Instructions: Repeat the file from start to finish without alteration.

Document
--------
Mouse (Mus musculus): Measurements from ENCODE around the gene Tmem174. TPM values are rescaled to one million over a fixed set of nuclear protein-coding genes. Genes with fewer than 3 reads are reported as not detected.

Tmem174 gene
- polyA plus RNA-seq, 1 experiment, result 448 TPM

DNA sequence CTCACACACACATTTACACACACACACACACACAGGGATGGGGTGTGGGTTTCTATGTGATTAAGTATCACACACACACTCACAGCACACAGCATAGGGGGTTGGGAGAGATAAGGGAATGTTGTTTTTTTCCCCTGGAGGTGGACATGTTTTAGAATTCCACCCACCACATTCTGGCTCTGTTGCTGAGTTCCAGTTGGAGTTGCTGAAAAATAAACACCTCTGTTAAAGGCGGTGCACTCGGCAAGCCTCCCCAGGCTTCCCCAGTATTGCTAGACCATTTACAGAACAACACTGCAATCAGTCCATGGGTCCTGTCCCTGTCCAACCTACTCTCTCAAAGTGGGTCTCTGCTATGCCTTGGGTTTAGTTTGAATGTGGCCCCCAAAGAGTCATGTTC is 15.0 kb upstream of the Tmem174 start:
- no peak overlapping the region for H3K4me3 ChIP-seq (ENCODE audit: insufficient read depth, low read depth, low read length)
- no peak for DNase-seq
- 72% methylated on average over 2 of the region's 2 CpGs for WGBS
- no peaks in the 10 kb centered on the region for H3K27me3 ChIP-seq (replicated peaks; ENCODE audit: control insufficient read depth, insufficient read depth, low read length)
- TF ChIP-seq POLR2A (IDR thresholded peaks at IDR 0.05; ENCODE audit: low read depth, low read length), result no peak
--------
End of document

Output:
Mouse (Mus musculus): Measurements from ENCODE around the gene Tmem174. TPM values are rescaled to one million over a fixed set of nuclear protein-coding genes. Genes with fewer than 3 reads are reported as not detected.

Tmem174 gene
- polyA plus RNA-seq, 1 experiment, result 448 TPM

DNA sequence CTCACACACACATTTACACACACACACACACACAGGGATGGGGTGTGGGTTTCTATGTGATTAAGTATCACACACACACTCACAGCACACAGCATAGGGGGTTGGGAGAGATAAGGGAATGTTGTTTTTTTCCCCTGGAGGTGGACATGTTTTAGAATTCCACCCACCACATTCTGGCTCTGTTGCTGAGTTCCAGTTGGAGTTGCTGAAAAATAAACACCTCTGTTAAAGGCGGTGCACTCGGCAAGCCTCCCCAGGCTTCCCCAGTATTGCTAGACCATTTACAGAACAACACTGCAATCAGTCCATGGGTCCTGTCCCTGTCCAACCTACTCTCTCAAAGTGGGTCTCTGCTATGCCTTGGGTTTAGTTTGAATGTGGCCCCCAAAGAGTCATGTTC is 15.0 kb upstream of the Tmem174 start:
- no peak overlapping the region for H3K4me3 ChIP-seq (ENCODE audit: insufficient read depth, low read depth, low read length)
- no peak for DNase-seq
- 72% methylated on average over 2 of the region's 2 CpGs for WGBS
- no peaks in the 10 kb centered on the region for H3K27me3 ChIP-seq (replicated peaks; ENCODE audit: control insufficient read depth, insufficient read depth, low read length)
- TF ChIP-seq POLR2A (IDR thresholded peaks at IDR 0.05; ENCODE audit: low read depth, low read length), result no peak